The Journey is Suffolk’s hands on experience

The Journey is Suffolks hands on experience

“It’s all about learning by doing,” Dave DeAngelis, director of Student Leadership and Involvement at Suffolk, said of the Journey leadership program. The four-tier program is designed to compliment skills students are learning in class by rewarding and adding to their leadership experiences.

“[The Journey] is a great way to recognize students who are already involved in leadership and also give less involved students a chance to get involved,” said junior and third tier participant, Christina Webster.

The Journey program was developed four years ago to “contribute to holistic education, inside and outside the classroom,” DeAngelis said. “We saw leadership happening all around Suffolk,” he explained, “whether it’s students writing for the newspaper, an RA working at a dorm, or classmates collaborating on group projects.”

The program features four levels, discovery, explorer, challenger, and pathfinder, respectively, to facilitate students’ learning about “the self and others and ultimately to be engaged in society,” said DeAngelis.

The discovery level of the program is an “emerging” stage of the Journey that helps students develop “visions of themselves,” DeAngelis explained. It’s a time for students to self-guide and “determine what they want, areas they are passionate about and want to be involved with, not [the program] saying you need to do this or you need to attend that.”

In the first level, students receive stars for engaging with the Suffolk community through participation in clubs and attending events. Once they reach 10 stars, they advance to the explorer level.

The second level begins to engage students in teamwork and cooperating with others after they have successfully discovered the strengths of their individual self. Discovery features outdoor activities, most recently a trip to Bretton Woods that brought the Journey students together.

“Some of my best friends are Journey members,” Webster said. While she believes there is great leadership at Suffolk, she said that Journey motivated her to become more involved on campus. “Journey goes a step beyond everything else,” she said.

The third stage of the Journey, Challenger, features the Winter Leadership Week in which students travel to Florida. This stage serves as a continuation of the teamwork skills learned in the explorer tier but pushes student teamwork even further than your typical outdoor excursion.

In Florida, “students have to work together while swimming with manatees,” DeAngelis said. “We’re all about experiential learning, but we’re also about fun,” he added. On the trip, students also interact with other student leaders from area institutions, like the University of Southern Florida. “This third tier is about learning about how others interact. Meeting with other groups allows students to see the differences,” he said.

Helaina Polito, a junior and third tier Journey member who went on the trip to Florida, believes that the trip truly helps with team building and understanding how to work with others. Swimming with the manatees “gets everyone out of their comfort zone,” she said, “it forces you to work together.”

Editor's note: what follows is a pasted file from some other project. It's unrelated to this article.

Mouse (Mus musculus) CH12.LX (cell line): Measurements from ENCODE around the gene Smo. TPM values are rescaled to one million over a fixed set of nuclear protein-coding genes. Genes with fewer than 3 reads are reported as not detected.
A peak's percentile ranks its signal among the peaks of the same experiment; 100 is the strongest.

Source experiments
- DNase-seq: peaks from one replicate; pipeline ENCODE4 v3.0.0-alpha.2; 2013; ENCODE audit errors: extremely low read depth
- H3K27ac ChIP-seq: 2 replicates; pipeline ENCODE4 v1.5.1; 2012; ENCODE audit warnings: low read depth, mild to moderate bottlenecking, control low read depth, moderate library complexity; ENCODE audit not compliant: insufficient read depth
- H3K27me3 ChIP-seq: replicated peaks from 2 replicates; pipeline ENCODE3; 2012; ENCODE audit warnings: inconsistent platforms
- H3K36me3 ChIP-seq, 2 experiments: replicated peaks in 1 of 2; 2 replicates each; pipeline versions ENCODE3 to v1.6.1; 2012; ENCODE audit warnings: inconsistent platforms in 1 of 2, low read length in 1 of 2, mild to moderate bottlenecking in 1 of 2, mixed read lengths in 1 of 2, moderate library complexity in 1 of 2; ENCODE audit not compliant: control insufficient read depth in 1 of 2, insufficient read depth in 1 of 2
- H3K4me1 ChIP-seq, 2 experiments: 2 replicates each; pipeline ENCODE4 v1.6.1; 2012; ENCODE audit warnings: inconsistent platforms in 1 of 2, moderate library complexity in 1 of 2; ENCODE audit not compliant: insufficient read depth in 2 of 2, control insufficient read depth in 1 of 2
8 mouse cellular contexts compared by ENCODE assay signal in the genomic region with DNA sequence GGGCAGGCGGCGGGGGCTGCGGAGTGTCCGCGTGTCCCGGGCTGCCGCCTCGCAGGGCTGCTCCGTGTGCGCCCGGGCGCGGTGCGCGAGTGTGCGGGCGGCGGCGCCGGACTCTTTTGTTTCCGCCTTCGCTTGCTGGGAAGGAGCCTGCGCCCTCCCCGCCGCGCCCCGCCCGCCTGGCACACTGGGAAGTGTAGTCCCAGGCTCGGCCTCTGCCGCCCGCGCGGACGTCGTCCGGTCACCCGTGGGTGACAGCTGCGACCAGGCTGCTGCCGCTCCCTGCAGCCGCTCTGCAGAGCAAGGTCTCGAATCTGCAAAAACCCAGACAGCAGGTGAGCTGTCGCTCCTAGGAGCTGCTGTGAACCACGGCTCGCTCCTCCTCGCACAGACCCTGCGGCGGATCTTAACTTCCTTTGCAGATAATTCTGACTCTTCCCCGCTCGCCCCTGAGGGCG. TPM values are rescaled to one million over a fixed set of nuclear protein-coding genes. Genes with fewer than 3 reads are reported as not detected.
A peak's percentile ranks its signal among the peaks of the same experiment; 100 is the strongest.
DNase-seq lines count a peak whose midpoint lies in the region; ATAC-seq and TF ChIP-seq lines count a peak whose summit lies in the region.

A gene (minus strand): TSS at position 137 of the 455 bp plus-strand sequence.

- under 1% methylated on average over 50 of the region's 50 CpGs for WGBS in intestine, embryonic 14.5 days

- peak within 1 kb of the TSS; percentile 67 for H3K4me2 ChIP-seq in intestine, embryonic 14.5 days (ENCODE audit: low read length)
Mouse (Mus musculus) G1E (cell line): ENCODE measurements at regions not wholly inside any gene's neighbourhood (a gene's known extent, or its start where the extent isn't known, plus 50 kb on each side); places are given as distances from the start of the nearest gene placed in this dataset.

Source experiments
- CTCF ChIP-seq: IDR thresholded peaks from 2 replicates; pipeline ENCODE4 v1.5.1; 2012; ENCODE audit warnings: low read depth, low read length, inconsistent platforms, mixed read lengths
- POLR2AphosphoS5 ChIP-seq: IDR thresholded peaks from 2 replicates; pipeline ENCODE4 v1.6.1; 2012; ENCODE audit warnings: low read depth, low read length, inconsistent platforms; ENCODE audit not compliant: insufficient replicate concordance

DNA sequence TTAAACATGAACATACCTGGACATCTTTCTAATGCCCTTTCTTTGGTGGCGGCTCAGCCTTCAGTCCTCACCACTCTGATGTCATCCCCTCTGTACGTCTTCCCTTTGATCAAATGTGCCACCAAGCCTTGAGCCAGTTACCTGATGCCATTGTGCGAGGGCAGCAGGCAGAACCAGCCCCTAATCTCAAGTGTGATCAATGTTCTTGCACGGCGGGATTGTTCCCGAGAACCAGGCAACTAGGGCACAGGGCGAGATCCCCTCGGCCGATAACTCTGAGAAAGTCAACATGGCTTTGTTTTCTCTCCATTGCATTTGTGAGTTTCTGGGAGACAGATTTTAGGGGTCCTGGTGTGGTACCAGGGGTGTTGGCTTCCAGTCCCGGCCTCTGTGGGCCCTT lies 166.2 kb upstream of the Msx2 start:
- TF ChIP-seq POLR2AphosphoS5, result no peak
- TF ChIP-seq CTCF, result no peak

Finally, the pathfinder stage of the program is an outlet for students to “implement change” based off their three previous tiers of experience. A leadership exchange allows students to engage with other students from around the country to apply all their leadership skills and continue their experiential learning. “We pair up with another institution to focus on a specific issue. This year we went to the University of South Carolina at Aiken to focus on education issues,” said DeAngelis.

The students from South Carolina came to Suffolk earlier this year to talk about education issues, meet with the Massachusetts Teacher’s Association, and also participate in fun tourist activities. The same basic plan was employed when Suffolk students just recently visited South Carolina. DeAngelis said that students were able to meet with teacher’s associations there and learned about public education.

“Seventy-six percent of the students at a school we visited were sent home with food on Fridays for the weekend because their parents can’t afford to feed them,” DeAngelis explained as he spoke about the many things students learned on their trip.

The Journey program also took students to Ireland over spring break, allowing them to visit five Irish institutions of higher education and learn about how their education system and student organizations work.

The Journey program has sponsored an array of other events related to the signature experiences of the core four-tiers. DeAngelis listed among them a meeting with CEOs and business leaders related to the Red Sox, a LeadHERship program that matched female students with prominent woman leaders in the community, and an event with a Suffolk alum who started the company Jiffy Lube and now operates an F1 racing track.

“I feel like I’ve gotten a lot out of the program,” Webster said, “it goes along with what you’re doing already and motivates you to do more.” Polito had similar feelings about the program, adding that it “helps you prepare not only for what you’re doing now, but also a taste of your future and learning to give back through service.”

The Journey program will hold an awards night on Thursday, April 19 at the Law School Function Room at 7 p.m. to honor its members as they have completed another level of the program and ascend to the next stage in the Fall.